Earlier this fall, the Equal Employment Opportunity Commission filed a lawsuit against FedEx, alleging it had discriminated against a large number of deaf and hard-of-hearing job applicants and package handlers over a period of years. Discrimination against employees or potential employees because of a disability is illegal under federal law.
According to the EEOC, the company has been aware for a long period of time that it gets applications from and has employed a large number of deaf people and hard-of-hearing people. It alleges that FedEx has marginalized the workers, as well as hindered their job performances by failing to provide them with needed and reasonable accommodations, such as sign language interpretation, as well as special equipment. Under the Americans with Disabilities Act, employees are required to provide disabled applicants and employees with reasonable accommodations, unless the employer can show that doing so would be an undue hardship.
The EEOC has received 19 complaints from deaf and hard-of-hearing individuals against FedEx throughout the country, which the EEOC consolidated and investigated. During its investigation, the EEOC discovered that during orientations for new hires, and during mandatory initial tours of its facilities, FedEx failed to provide sign language interpretation or closed-captioned training videos. Sign language interpreters were also not provided at staff and safety meetings. The company also refused to modify or substitute any of its equipment – for example, the company refused to provide scanners that vibrate instead of beep.
The EEOC says it attempted to reach a pre-litigation settlement, but according to FedEx Ground, the EEOC was unwilling to try to resolve the case through any settlement discussions. Therefore, the EEOC sued FedEx in the U.S. District Court for the District of Maryland. Under the current administration, one of the EEOC’s biggest priorities is eliminating barriers in recruiting or hiring, including for disabled workers.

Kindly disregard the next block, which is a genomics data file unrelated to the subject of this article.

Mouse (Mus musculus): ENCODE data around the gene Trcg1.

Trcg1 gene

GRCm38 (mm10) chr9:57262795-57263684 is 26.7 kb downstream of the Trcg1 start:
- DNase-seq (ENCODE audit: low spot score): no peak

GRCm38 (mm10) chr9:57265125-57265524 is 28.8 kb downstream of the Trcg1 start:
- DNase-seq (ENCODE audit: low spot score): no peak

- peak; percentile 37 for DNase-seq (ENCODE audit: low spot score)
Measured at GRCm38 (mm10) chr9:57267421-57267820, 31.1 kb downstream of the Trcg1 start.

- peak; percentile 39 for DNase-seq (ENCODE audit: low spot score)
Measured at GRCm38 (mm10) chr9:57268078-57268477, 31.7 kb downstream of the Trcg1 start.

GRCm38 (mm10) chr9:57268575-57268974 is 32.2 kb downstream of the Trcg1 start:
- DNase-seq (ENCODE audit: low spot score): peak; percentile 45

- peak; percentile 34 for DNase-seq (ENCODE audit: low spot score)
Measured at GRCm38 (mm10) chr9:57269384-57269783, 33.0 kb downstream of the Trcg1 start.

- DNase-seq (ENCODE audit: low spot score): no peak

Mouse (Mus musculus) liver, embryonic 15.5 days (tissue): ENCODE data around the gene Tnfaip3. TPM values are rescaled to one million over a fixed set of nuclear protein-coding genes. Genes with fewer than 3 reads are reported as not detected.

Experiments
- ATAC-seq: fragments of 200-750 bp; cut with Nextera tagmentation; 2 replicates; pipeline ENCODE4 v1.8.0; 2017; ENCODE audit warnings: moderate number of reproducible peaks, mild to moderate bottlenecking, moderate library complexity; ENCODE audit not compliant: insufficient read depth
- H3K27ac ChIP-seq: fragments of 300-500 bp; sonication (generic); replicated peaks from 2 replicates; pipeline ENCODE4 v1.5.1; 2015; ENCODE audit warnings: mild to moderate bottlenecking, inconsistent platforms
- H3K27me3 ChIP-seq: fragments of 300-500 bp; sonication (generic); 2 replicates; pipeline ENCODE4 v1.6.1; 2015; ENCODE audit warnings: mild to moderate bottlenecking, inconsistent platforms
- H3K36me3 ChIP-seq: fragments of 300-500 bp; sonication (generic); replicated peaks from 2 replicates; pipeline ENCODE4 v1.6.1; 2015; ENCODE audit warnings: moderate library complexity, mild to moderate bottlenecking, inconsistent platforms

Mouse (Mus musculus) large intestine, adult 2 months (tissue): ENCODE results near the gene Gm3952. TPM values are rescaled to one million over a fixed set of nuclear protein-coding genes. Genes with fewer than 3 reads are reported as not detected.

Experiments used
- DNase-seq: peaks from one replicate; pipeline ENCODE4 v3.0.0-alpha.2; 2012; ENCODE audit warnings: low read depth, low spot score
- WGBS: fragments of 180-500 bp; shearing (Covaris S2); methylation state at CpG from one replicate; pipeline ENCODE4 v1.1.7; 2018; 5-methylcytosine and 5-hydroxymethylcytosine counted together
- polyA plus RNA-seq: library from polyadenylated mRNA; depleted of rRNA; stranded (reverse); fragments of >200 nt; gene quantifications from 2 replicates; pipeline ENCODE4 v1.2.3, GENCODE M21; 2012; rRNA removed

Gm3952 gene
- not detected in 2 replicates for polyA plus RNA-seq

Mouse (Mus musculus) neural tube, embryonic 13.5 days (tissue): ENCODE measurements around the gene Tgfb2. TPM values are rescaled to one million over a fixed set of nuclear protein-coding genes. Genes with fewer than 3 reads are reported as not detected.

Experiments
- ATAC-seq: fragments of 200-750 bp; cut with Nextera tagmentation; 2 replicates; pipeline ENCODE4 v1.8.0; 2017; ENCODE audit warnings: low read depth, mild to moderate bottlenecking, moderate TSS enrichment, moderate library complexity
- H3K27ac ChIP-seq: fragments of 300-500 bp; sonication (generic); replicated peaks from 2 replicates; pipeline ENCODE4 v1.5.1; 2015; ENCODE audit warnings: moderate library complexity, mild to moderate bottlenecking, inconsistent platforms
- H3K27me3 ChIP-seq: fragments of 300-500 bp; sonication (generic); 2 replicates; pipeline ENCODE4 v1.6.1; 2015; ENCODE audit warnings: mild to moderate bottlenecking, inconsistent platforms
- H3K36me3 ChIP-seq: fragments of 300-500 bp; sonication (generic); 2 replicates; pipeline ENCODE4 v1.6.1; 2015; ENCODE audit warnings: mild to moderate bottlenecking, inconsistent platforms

Disability discrimination occurs when an employer treats a disabled individual, either an applicant or an employee, unfavorably because of the disability. The law requires that if an employee or potential employee has a disability, the employer provide reasonable accommodation to the employee, unless doing so would cause a significant difficulty or expense for the employer.
For example, it may be a reasonable accommodation for a large employer such as FedEx to close caption its training videos, or to provide an interpreter for large staff meetings. It may be a reasonable accommodation for FedEx to change its scanners to the type that vibrates instead of beeps. However, it may not be a reasonable accommodation to require FedEx to hire a full-time sign language interpreter to accompany each deaf employee everywhere for his or her entire shift. Usually, what is considered reasonable accommodation will depend a great deal on the facts involved.
If you believe that you have been discriminated against in the workplace on the basis of your disability, you should call an employment discrimination attorney. An employment attorney can help you evaluate whether or not you actually were illegally discriminated against in the workplace on the basis of your disability.
At Liberty Law, Micha Star Liberty believes that no one should be discriminated against at work on the basis of a disability. If you have been discriminated against in the Oakland-San Francisco Bay area because of your disability, call Micha Star Liberty, Oakland disability discrimination attorney, at 510-645-1000 or 415-896-1000. She will help you evaluate your case to determine if you have a good potential legal action against your employer. If so, you may be entitled to compensation for your lost wages, lost benefits, emotional trauma, and more. Call her today to schedule your free consultation.